I believe under this rule that if you score and recover and onside kick that would be the game and the other team would not have a possession.

Chiefnj2
01-04-2011, 10:15 AM
From masnsports.com

"In case you need a refresher, here's how the new system will work:

While there is still a sudden-death element of the rule, the first score does not necessarily win the game. Under the new rule, both teams have the opportunity to possess the ball once during the overtime period, unless the team that receives the opening kickoff (we'll call that team "Team A") scores a touchdown on its initial possession. In that case, Team A is the winner.

If the team that possesses the ball first on its opening possession scores a field goal, the other team (Team B) will have an opportunity to get a possession as well. If Team B scores a touchdown on its possession, it is the winner. If the game is tied after both teams have a possession (meaning either that neither team scored or each team kicked a field goal), then the next team to score by any method is the winner.

If the score is tied at the end of the 15-minute overtime period, another OT period will begin and the game will continue until a team scores.

So, to summarize, if Team A scores an opening-drive touchdown, they win. An opening-drive field goal by Team A, however, no longer wins the game.

This takes away some of the weight of the coin toss, which in the past, had obviously played a major factor in overtime results.

Turnovers and trick plays could make the new system even a bit more confusing. "The opportunity to possess the ball" means that you are on the field to receive a kickoff. If you fumble the kickoff or if the kicking team recovers an onside kick, that still counts as your opportunity to possess the ball.

It might be important to note - or it might not, really - that only four teams voted against the new rule when it was proposed at the owners meetings, and one of those teams was the Ravens."

Swanman
01-04-2011, 10:15 AM
I liked the XFL "can you beat this" overtime rule. It was similar to college overtime rules, as each team got the ball on the 25. However, the added wrinkle was that if Team A scored a touchdown in 3 plays, for example, then Team B had to score a touchdown in 3 plays to force a second overtime or less than 3 to outright win the game. It was a goofy rule that I wouldn't advise putting in the NFL, but it was a fun rule for the circus sideshow that was the XFL.

Cave Johnson
01-04-2011, 10:24 AM
Don't feel bad, so did McNabb.

Nzoner
01-04-2011, 10:43 AM
I'm really going to have to think about my bets on the over/unders now,damn the extra work. :)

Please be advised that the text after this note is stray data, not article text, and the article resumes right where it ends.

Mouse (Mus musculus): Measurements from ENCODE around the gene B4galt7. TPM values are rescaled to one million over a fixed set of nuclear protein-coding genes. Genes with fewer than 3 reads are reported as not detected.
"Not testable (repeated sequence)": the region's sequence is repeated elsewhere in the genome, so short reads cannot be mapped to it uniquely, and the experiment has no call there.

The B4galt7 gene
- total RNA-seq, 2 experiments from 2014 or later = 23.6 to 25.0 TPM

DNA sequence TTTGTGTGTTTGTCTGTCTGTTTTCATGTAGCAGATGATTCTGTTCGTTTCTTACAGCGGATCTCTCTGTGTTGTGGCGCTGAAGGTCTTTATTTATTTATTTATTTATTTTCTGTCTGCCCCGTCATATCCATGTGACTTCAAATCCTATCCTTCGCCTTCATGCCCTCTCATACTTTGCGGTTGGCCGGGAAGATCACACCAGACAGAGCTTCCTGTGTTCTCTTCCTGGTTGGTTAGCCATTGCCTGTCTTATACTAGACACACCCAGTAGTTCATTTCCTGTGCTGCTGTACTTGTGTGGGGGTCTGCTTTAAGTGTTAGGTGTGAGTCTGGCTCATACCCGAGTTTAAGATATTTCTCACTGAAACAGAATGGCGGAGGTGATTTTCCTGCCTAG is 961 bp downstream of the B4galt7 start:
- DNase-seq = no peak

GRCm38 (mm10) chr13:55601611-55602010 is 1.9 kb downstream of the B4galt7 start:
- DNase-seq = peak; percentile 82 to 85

WebGem
01-04-2011, 10:50 AM
I don't have this years OT stats in front of me but I think what happened in OT games this years shows taht this was a dumb rules change. I don't think the games were won on the first possession in half the games.


PhilFree:arrow:

If the Chiefs scored first I doubt Haley calls an onside. He'd rely on the defense at that point.

milkman
01-04-2011, 10:54 AM
If the Chiefs scored first I doubt Haley calls an onside. He'd rely on the defense at that point.

I don't know.

I can see either he, Bellichick or Sean Payton being the ones to do it.

OnTheWarpath58
01-04-2011, 11:07 AM
I don't know.

I can see either he, Bellichick or Sean Payton being the ones to do it.

I don't see any of them taking the risk.

Don't recover, and the opposition needs 5 yards for a tying FG, and 40 yards for a win.

Cover the kick and play defense.

wazu
01-04-2011, 11:13 AM
I dislike it, strongly. When fans, coaches, players say "Our team never got the ball in OT," I always say to myself, "Sure they did. They had 60 minutes before the OT period."

I just think people use that as an excuse because they lost. I liked sudden death, personally.

Totally agree. Every team loves to play for overtime, then bitch about how overtime is a coin toss. Go for 2 when you score that last TD if you want to have the game in your own hands. If you want a coin toss, then just kick an extra point and stop whining.

VAChief
01-04-2011, 11:14 AM
I guess I am missing something here. Seems like an easy change to me with little downside and plenty of upside. Touch back coaching really? What would be different than the current OT system? Even in the current sudden death system you would want your return person to be careful with their decisions, protect the ball, etc. This isn't brain surgery.

I like giving each side a chance, especially in a playoff situation. Can you imagine a Final Four or NBA finals game going to OT and telling the team that wins the toss, ok first one to score wins...Tough noogies to you if you don't play defense good enough to stop them you had your chance the first 40 or 48 minutes. Or baseball going to first one to score.

This isn't perfect but its better than what they have now.

wazu
01-04-2011, 11:15 AM
I don't see any of them taking the risk.

Don't recover, and the opposition needs 5 yards for a tying FG, and 40 yards for a win.

Cover the kick and play defense.

Agreed. I'd much rather see an attempt on fourth down than an onside kick after a field goal.

Chiefnj2
01-04-2011, 11:19 AM
I don't see any of them taking the risk.